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Parents and Children Interact with Print and Electronic Books Differently


Do parents and children engage with print books differently than electronic-based books? The study, “Differences in Parent–Toddler Interactions with Electronic versus Print Books,” appearing in the April 2019 issue of Pediatrics (published online March 25) studied how 37 parent-toddler pairs interacted using three book formats: print books, basic electronic books on tablet and enhanced electronic books on tablet (featuring sound effects/animation). They found that parents and toddlers verbalized more when reading print books and when using electronic books, parents tended to talk less about the story and more about the technology itself. They also suggest that toddlers become focused on the tasks of tapping or swiping on electronic devices, instead of maintaining focus on interactions with the parent around the story. This difference held true for both basic and enhanced tablet books, suggesting it was not just the enhancements that were interfering with parent-toddler verbalizations and collaboration, but the tablet itself. One theory the authors propose for the difference between the two mediums is that tablets may be seen by parents and children as individual use items, rather than something to be shared. Therefore, pediatricians may wish to continue promoting reading of print books, especially for toddlers and young children, who still need support from their parents to learn from any form of media (print or digital). They also encourage continued research in this area to understand specific aspects of the electronic books and tablet devices which might promote positive parent-child interactions.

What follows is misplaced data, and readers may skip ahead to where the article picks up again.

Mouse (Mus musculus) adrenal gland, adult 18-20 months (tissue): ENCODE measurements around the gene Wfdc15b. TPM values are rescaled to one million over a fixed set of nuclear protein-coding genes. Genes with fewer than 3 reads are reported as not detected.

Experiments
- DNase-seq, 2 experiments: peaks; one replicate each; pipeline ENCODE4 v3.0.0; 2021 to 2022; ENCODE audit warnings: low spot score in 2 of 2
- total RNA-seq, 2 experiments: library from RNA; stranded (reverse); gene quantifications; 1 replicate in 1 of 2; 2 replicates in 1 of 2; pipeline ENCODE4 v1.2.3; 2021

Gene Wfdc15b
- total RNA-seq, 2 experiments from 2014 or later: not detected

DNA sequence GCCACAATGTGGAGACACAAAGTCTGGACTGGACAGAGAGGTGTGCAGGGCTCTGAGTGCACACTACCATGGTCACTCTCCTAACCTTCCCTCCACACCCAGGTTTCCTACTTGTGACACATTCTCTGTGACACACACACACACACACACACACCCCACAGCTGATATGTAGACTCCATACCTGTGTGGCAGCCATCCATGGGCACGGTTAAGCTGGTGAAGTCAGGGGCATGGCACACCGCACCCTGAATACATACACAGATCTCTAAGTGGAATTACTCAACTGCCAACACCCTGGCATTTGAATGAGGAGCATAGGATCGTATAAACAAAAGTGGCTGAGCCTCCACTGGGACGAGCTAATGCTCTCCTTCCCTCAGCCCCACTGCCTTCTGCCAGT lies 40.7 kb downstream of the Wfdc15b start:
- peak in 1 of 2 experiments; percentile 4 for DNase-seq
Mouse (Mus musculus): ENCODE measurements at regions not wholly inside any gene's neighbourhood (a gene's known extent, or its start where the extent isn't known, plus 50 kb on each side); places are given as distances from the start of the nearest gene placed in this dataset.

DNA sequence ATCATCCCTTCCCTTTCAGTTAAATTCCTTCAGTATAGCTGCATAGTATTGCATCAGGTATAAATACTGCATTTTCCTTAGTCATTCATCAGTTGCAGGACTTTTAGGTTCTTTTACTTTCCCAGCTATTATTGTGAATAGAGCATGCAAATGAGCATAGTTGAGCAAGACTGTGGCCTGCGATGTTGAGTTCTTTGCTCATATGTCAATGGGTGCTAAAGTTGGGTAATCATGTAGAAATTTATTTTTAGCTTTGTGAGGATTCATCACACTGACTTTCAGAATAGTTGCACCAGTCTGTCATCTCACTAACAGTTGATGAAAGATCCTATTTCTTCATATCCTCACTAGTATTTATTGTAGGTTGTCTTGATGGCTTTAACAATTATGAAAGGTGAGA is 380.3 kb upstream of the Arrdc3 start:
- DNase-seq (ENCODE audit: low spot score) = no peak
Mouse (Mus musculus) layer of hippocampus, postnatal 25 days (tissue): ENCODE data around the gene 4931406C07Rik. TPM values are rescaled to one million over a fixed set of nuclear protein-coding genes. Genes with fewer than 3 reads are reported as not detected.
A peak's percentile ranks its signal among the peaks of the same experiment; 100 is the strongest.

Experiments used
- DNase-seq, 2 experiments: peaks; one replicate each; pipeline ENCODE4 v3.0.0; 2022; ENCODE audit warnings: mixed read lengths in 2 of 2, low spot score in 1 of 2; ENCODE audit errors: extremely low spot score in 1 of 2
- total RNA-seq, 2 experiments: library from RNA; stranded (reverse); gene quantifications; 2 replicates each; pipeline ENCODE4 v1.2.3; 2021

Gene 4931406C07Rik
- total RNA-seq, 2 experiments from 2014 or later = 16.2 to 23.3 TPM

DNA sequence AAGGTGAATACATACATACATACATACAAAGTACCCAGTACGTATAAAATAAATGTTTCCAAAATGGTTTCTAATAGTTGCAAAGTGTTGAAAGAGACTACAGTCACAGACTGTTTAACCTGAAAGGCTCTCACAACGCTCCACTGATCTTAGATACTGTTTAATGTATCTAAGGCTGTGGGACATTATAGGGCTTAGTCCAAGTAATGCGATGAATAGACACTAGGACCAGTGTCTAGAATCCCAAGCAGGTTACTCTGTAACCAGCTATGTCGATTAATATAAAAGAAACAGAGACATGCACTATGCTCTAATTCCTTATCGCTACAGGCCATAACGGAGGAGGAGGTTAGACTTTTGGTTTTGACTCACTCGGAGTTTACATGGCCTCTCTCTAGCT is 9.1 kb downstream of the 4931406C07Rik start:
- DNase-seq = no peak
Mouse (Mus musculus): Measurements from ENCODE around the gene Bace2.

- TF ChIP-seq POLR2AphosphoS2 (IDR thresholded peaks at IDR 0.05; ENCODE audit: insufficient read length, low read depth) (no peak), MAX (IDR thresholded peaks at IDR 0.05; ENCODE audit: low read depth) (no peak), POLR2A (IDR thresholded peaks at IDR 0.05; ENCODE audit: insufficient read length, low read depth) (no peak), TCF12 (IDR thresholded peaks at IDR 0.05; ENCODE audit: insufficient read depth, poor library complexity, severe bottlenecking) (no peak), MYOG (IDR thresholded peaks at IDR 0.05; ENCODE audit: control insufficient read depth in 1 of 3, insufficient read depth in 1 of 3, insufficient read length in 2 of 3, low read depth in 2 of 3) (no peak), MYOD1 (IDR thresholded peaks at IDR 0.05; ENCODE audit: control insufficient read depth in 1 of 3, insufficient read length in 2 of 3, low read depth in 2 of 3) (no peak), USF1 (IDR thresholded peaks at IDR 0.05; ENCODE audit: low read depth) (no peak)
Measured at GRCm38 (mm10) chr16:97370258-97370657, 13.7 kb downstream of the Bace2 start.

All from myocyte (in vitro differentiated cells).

The American Academy of Pediatrics is an organization of 67,000 primary care pediatricians, pediatric medical subspecialists and pediatric surgical specialists dedicated to the health, safety and well-being of infants, children, adolescents and young adults. For more information, visit and follow us on Twitter @AmerAcadPeds